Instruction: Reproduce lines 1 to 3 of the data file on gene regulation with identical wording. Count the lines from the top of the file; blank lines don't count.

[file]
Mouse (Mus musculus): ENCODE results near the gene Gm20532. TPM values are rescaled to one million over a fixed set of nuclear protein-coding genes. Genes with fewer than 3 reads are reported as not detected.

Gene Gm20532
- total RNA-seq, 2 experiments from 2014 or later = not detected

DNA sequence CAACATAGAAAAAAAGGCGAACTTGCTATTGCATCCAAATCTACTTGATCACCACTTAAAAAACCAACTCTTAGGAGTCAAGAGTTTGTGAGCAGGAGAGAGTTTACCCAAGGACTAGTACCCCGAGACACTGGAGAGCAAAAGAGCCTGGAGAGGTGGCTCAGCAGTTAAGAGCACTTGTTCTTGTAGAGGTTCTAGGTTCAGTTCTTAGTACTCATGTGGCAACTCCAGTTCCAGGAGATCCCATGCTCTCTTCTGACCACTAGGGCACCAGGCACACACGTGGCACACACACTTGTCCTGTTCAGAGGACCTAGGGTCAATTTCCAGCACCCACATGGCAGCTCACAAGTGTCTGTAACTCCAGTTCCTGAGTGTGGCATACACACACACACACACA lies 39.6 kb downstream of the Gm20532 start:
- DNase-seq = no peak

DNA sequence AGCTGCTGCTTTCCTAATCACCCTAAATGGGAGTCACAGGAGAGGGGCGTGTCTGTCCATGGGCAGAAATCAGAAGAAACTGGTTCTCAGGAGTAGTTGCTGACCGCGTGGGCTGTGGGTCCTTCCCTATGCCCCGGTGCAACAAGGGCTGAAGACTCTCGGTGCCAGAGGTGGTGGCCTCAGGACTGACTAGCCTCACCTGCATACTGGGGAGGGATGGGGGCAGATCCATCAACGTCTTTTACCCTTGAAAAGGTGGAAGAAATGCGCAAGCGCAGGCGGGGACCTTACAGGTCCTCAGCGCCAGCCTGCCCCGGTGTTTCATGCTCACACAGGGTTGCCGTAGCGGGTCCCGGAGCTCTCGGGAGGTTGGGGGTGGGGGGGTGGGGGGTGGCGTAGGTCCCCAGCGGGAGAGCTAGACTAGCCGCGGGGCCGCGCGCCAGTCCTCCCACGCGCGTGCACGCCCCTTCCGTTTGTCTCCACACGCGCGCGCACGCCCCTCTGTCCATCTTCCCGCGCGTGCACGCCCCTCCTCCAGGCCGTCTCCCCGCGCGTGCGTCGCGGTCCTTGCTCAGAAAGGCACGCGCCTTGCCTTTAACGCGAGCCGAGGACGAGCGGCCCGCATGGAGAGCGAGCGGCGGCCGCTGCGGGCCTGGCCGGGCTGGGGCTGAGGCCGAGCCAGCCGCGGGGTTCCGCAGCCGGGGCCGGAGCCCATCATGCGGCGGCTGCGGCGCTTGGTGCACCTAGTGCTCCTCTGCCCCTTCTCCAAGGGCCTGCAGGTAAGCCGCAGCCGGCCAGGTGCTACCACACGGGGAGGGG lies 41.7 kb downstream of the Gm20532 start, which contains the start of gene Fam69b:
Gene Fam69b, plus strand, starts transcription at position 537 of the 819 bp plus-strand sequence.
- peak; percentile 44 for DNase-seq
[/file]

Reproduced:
Mouse (Mus musculus): ENCODE results near the gene Gm20532. TPM values are rescaled to one million over a fixed set of nuclear protein-coding genes. Genes with fewer than 3 reads are reported as not detected.

Gene Gm20532
- total RNA-seq, 2 experiments from 2014 or later = not detected